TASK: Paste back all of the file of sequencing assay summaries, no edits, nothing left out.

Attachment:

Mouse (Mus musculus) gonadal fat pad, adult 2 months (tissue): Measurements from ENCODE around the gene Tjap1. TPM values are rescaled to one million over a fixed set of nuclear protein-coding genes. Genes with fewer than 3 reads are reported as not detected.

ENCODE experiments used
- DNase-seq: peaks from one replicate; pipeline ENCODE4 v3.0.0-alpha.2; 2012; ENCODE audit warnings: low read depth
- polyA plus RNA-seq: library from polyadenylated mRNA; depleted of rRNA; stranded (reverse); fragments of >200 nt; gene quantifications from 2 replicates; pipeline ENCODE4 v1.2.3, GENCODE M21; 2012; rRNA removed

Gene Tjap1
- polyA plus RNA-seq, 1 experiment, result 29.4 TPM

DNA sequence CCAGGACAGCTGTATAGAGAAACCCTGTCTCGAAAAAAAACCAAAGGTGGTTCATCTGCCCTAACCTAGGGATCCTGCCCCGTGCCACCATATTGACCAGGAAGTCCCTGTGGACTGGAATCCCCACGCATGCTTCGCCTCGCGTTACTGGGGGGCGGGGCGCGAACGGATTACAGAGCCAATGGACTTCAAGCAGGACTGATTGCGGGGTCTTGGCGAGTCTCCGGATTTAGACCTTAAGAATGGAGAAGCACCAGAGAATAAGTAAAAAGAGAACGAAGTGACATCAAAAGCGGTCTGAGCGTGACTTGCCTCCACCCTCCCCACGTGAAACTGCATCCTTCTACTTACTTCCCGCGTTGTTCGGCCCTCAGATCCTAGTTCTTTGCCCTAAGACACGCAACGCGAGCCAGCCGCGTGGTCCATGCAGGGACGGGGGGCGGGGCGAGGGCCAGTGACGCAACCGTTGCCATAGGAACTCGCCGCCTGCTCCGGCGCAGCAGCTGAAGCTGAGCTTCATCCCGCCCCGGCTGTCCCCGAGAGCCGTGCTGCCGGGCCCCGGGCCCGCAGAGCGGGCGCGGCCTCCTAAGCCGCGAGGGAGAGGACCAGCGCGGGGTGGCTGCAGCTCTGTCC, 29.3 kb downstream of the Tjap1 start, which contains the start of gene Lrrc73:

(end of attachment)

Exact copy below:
Mouse (Mus musculus) gonadal fat pad, adult 2 months (tissue): Measurements from ENCODE around the gene Tjap1. TPM values are rescaled to one million over a fixed set of nuclear protein-coding genes. Genes with fewer than 3 reads are reported as not detected.

ENCODE experiments used
- DNase-seq: peaks from one replicate; pipeline ENCODE4 v3.0.0-alpha.2; 2012; ENCODE audit warnings: low read depth
- polyA plus RNA-seq: library from polyadenylated mRNA; depleted of rRNA; stranded (reverse); fragments of >200 nt; gene quantifications from 2 replicates; pipeline ENCODE4 v1.2.3, GENCODE M21; 2012; rRNA removed

Gene Tjap1
- polyA plus RNA-seq, 1 experiment, result 29.4 TPM

DNA sequence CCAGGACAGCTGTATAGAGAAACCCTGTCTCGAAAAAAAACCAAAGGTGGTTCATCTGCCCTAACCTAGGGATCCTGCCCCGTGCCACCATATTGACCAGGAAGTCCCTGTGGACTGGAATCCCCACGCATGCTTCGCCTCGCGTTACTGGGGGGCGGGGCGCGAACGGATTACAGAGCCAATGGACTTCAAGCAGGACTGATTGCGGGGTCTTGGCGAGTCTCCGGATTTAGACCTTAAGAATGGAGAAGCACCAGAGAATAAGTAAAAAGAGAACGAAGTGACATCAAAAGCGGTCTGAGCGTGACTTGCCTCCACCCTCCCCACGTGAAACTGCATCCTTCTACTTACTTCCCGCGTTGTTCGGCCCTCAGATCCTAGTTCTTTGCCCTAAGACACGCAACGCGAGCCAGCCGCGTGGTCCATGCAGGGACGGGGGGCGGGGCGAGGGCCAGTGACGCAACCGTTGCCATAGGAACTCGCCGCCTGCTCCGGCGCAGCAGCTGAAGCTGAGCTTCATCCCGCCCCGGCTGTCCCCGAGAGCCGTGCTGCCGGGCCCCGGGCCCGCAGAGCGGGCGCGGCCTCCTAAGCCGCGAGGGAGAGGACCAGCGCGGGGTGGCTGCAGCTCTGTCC, 29.3 kb downstream of the Tjap1 start, which contains the start of gene Lrrc73: